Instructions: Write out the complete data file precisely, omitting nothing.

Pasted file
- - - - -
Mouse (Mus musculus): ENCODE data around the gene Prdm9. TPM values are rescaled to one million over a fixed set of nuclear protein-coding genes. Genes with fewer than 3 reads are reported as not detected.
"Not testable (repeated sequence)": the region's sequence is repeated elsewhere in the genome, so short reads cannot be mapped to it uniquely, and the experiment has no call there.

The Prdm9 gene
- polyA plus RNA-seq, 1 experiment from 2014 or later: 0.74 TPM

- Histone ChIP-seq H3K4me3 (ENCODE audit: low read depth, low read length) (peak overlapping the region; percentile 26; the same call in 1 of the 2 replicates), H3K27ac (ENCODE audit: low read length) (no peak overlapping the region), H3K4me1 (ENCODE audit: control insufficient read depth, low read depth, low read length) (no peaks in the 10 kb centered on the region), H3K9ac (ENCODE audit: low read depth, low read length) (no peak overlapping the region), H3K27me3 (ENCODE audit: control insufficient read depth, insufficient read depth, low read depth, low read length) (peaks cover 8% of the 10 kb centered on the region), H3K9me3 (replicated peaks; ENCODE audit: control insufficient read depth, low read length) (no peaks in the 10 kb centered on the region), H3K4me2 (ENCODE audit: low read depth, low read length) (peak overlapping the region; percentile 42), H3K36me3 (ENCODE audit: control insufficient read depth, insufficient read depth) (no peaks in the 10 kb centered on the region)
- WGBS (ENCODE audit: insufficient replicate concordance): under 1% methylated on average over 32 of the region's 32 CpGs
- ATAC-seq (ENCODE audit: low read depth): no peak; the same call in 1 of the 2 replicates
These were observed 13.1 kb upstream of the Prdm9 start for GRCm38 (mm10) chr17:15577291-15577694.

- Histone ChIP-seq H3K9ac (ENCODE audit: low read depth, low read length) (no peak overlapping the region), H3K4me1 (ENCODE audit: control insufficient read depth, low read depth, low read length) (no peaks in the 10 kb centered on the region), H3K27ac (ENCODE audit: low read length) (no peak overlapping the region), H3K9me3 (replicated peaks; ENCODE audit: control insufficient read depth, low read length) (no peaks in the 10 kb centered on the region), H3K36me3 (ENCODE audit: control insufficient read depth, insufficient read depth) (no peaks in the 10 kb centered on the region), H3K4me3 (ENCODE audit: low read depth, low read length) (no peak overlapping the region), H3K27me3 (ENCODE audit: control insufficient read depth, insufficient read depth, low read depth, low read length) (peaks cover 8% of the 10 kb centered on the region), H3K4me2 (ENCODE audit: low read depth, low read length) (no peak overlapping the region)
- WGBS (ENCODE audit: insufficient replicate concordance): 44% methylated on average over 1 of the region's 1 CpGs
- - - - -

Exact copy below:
Mouse (Mus musculus): ENCODE data around the gene Prdm9. TPM values are rescaled to one million over a fixed set of nuclear protein-coding genes. Genes with fewer than 3 reads are reported as not detected.
"Not testable (repeated sequence)": the region's sequence is repeated elsewhere in the genome, so short reads cannot be mapped to it uniquely, and the experiment has no call there.

The Prdm9 gene
- polyA plus RNA-seq, 1 experiment from 2014 or later: 0.74 TPM

- Histone ChIP-seq H3K4me3 (ENCODE audit: low read depth, low read length) (peak overlapping the region; percentile 26; the same call in 1 of the 2 replicates), H3K27ac (ENCODE audit: low read length) (no peak overlapping the region), H3K4me1 (ENCODE audit: control insufficient read depth, low read depth, low read length) (no peaks in the 10 kb centered on the region), H3K9ac (ENCODE audit: low read depth, low read length) (no peak overlapping the region), H3K27me3 (ENCODE audit: control insufficient read depth, insufficient read depth, low read depth, low read length) (peaks cover 8% of the 10 kb centered on the region), H3K9me3 (replicated peaks; ENCODE audit: control insufficient read depth, low read length) (no peaks in the 10 kb centered on the region), H3K4me2 (ENCODE audit: low read depth, low read length) (peak overlapping the region; percentile 42), H3K36me3 (ENCODE audit: control insufficient read depth, insufficient read depth) (no peaks in the 10 kb centered on the region)
- WGBS (ENCODE audit: insufficient replicate concordance): under 1% methylated on average over 32 of the region's 32 CpGs
- ATAC-seq (ENCODE audit: low read depth): no peak; the same call in 1 of the 2 replicates
These were observed 13.1 kb upstream of the Prdm9 start for GRCm38 (mm10) chr17:15577291-15577694.

- Histone ChIP-seq H3K9ac (ENCODE audit: low read depth, low read length) (no peak overlapping the region), H3K4me1 (ENCODE audit: control insufficient read depth, low read depth, low read length) (no peaks in the 10 kb centered on the region), H3K27ac (ENCODE audit: low read length) (no peak overlapping the region), H3K9me3 (replicated peaks; ENCODE audit: control insufficient read depth, low read length) (no peaks in the 10 kb centered on the region), H3K36me3 (ENCODE audit: control insufficient read depth, insufficient read depth) (no peaks in the 10 kb centered on the region), H3K4me3 (ENCODE audit: low read depth, low read length) (no peak overlapping the region), H3K27me3 (ENCODE audit: control insufficient read depth, insufficient read depth, low read depth, low read length) (peaks cover 8% of the 10 kb centered on the region), H3K4me2 (ENCODE audit: low read depth, low read length) (no peak overlapping the region)
- WGBS (ENCODE audit: insufficient replicate concordance): 44% methylated on average over 1 of the region's 1 CpGs